Date sent: Sat, 3 Apr 2004 10:05:33 -0800 (PST)

The parts Roger has written are in italics. The parts Toby has written are in normal text.

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Toby: I feared that my last email was harsh, a product of trial prep stress, sorry. How can Christianity seem but folly?

Well you have to believe. the problem is that by not believing, you seek to understand it as a condition or illness -- because if it is not true, then to believe it is insane.

does this work, i wrote in asnwers near your queries (see below)

Roger: So, if we hit an edge and there isn't much more to say, that's fine. I learn as much as I can, when I can. In turn, if you have questions about my belief system, I'm happy to answer what I can for you.

We haven't.

Now, back to the main line of thought...

So, according to your thinking we have the following concepts:

o Jesus is a different kind of immortal from a human immortal. According to your concept humans are immortals, but they are immortals who have a beginning (at conception) and, maybe, an ending -- if they go to Hell, not Heaven. But Jesus has no beginning and no ending in the time frame we exist in, so he is definately a different kind of immortal from human immortals, and he is an unkillable mortal. (He is alpha and omega.)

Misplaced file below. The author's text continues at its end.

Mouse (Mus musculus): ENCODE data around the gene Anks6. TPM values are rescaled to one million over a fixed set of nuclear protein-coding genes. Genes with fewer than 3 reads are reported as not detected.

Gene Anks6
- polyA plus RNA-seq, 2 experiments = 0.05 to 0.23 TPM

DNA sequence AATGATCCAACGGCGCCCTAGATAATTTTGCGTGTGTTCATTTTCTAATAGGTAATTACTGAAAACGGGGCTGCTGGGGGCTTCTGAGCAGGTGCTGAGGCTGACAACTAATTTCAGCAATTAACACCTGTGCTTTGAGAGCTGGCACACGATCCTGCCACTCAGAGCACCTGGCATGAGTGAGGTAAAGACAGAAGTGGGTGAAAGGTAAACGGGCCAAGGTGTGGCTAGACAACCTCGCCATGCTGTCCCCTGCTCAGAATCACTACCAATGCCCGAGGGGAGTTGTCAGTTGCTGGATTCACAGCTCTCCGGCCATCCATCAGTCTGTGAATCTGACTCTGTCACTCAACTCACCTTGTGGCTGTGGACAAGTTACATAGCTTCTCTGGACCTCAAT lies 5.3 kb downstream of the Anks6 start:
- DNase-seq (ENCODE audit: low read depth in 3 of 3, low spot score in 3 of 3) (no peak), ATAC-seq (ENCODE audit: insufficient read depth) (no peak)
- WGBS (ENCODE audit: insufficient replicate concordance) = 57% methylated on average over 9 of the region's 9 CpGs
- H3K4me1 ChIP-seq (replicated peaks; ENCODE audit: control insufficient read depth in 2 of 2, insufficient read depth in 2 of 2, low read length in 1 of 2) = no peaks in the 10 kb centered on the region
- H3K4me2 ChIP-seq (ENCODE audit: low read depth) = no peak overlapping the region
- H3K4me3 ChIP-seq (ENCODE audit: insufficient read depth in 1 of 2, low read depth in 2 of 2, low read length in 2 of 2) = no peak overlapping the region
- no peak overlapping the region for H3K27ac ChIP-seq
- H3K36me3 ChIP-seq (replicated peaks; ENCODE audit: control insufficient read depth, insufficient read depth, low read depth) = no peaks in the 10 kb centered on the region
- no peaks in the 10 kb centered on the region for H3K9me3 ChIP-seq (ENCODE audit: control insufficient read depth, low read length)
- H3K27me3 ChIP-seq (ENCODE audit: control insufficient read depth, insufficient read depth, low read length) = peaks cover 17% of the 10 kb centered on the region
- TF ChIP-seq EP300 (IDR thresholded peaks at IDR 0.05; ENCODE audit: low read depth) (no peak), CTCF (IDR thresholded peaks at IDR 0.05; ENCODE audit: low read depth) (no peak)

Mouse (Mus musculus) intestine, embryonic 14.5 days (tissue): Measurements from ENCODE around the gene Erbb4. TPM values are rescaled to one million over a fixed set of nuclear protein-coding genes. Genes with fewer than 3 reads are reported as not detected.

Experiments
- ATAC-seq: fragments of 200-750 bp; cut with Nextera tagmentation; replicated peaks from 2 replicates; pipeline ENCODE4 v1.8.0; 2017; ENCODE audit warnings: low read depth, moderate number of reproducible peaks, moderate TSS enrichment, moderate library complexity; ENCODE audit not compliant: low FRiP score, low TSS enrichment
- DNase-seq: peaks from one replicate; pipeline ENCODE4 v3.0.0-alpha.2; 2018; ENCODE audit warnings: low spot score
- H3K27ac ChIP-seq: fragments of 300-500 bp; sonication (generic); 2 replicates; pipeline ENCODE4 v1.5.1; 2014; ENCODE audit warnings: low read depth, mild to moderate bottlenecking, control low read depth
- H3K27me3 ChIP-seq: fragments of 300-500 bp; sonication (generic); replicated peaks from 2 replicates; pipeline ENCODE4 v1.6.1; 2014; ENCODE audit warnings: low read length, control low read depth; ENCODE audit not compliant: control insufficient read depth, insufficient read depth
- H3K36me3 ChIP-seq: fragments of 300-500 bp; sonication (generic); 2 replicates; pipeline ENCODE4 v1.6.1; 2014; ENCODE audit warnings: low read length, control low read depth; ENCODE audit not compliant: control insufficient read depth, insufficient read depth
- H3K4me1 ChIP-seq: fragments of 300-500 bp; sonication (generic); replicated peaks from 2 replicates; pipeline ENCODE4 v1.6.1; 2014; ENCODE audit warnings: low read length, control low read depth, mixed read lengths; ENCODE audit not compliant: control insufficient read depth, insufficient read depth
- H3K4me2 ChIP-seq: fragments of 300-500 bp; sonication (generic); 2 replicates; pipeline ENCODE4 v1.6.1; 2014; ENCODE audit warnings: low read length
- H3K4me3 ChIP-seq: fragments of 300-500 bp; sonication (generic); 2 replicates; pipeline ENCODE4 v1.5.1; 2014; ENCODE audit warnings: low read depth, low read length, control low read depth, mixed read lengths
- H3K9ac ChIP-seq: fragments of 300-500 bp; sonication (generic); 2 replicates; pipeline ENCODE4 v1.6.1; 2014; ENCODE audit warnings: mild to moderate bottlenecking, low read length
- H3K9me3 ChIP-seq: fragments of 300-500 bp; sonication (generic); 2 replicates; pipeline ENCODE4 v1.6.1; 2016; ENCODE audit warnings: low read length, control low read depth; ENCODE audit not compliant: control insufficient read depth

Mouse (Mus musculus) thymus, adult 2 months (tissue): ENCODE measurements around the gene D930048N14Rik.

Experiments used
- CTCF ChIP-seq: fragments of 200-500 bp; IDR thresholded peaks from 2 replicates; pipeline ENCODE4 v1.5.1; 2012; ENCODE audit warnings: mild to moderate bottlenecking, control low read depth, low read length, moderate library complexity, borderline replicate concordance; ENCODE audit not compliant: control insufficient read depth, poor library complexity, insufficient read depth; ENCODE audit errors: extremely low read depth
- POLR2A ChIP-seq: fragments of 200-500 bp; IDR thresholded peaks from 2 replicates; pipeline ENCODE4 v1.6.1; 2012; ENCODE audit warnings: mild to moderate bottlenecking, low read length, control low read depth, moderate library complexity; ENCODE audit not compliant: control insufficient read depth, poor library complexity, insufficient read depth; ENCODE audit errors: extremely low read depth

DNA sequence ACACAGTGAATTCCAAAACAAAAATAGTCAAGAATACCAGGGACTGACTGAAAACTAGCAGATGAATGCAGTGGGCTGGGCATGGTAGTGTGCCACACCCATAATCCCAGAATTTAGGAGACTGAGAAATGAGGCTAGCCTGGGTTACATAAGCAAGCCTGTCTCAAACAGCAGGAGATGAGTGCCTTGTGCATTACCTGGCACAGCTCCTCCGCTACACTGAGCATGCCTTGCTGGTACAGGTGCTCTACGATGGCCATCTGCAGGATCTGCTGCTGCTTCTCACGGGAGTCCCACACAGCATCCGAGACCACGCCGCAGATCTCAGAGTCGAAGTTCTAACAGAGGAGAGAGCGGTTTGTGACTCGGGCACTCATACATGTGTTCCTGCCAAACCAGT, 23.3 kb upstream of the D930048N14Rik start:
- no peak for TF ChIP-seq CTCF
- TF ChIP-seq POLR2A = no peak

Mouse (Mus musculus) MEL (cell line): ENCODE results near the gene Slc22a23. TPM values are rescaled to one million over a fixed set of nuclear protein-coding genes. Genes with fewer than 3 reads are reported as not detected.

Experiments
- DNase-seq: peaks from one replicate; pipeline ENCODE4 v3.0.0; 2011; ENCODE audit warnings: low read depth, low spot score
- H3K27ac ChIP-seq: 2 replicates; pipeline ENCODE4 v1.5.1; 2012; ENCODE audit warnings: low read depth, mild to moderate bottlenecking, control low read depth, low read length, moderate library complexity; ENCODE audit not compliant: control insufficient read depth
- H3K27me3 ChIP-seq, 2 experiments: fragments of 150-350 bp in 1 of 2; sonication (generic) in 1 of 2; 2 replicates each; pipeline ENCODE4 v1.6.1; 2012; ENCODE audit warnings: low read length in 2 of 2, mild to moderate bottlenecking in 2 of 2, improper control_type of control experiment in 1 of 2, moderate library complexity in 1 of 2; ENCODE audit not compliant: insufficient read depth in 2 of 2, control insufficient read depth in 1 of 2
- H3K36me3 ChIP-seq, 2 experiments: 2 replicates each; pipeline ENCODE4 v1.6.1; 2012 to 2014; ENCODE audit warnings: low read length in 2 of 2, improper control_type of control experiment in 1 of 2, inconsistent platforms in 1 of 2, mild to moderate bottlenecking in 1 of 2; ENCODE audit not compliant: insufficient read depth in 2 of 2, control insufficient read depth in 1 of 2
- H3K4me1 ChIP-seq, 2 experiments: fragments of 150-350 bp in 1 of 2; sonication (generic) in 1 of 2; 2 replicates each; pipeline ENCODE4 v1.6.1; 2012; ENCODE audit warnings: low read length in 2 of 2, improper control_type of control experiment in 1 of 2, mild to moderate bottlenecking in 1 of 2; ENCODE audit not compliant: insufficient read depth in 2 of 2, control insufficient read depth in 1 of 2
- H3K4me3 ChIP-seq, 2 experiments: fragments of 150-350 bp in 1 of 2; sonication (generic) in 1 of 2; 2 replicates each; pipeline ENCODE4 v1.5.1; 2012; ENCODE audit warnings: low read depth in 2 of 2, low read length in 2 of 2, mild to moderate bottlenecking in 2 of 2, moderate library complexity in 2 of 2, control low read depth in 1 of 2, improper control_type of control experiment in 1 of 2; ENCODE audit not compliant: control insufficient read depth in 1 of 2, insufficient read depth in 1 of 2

o And according to your thinking there are limits on what a human can know, and this is why Jesus' veil is selectively permeable: Jesus can authoritatively know he's a God-style immortal while experiencing his mortal existence, but not know what his heavenly experience was like, and not know he's going to survive the crucifixion by some divine intervention. (and this is why he asks why God has foresaken him just before he dies, even though he authoritatively knows he's a God-style, unkillable, immortal.)

only one god, not a god, 3-1

o The fact that Jesus suffered a lot during The Passion is important. And it's not important in the same way as suffering on a dentist chair is when getting tooth work done. In the case of the dentist chair the motivation for sitting in the chair is, "I'm taking on this suffering so I will feel better in the future, and it's OK to use palatives because I will get the same result, pain or no." But Jesus could not use palatives and get the same result. He had to experience all the suffering and the death to get the desired result: attonement.

yep no palliatives

Assuming I have the above right, the following questions spring out in my mind:

o Who decided that Jesus had to suffer? Was this a Trinity decision? Is this decision making process hidden behind the veil?

Yes, free will lead to sin led to need for redemption. wages of sin death, sinless death atonement

o And again, Why was suffering chosen as the method for achieving attonement? As versus, say, experiencing twelve hours of ecstacy, or successfully completing an hour-long math test, or taking a pinprick as a symbol of the suffering?

see last answers